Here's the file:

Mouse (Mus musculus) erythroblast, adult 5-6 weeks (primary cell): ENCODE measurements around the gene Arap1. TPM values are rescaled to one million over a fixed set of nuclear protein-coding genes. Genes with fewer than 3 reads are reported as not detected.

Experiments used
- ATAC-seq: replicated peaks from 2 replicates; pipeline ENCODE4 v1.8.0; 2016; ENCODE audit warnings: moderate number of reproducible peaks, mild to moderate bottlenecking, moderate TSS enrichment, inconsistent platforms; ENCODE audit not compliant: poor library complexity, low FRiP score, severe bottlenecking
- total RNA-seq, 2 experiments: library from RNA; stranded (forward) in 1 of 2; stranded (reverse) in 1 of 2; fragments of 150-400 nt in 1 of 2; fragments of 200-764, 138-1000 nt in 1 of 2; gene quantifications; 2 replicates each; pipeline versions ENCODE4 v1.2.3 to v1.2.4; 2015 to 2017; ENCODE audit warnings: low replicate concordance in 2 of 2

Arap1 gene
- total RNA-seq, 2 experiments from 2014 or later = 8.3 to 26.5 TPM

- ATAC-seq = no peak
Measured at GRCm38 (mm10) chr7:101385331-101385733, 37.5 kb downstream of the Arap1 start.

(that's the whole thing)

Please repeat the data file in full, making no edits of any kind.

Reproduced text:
Mouse (Mus musculus) erythroblast, adult 5-6 weeks (primary cell): ENCODE measurements around the gene Arap1. TPM values are rescaled to one million over a fixed set of nuclear protein-coding genes. Genes with fewer than 3 reads are reported as not detected.

Experiments used
- ATAC-seq: replicated peaks from 2 replicates; pipeline ENCODE4 v1.8.0; 2016; ENCODE audit warnings: moderate number of reproducible peaks, mild to moderate bottlenecking, moderate TSS enrichment, inconsistent platforms; ENCODE audit not compliant: poor library complexity, low FRiP score, severe bottlenecking
- total RNA-seq, 2 experiments: library from RNA; stranded (forward) in 1 of 2; stranded (reverse) in 1 of 2; fragments of 150-400 nt in 1 of 2; fragments of 200-764, 138-1000 nt in 1 of 2; gene quantifications; 2 replicates each; pipeline versions ENCODE4 v1.2.3 to v1.2.4; 2015 to 2017; ENCODE audit warnings: low replicate concordance in 2 of 2

Arap1 gene
- total RNA-seq, 2 experiments from 2014 or later = 8.3 to 26.5 TPM

- ATAC-seq = no peak
Measured at GRCm38 (mm10) chr7:101385331-101385733, 37.5 kb downstream of the Arap1 start.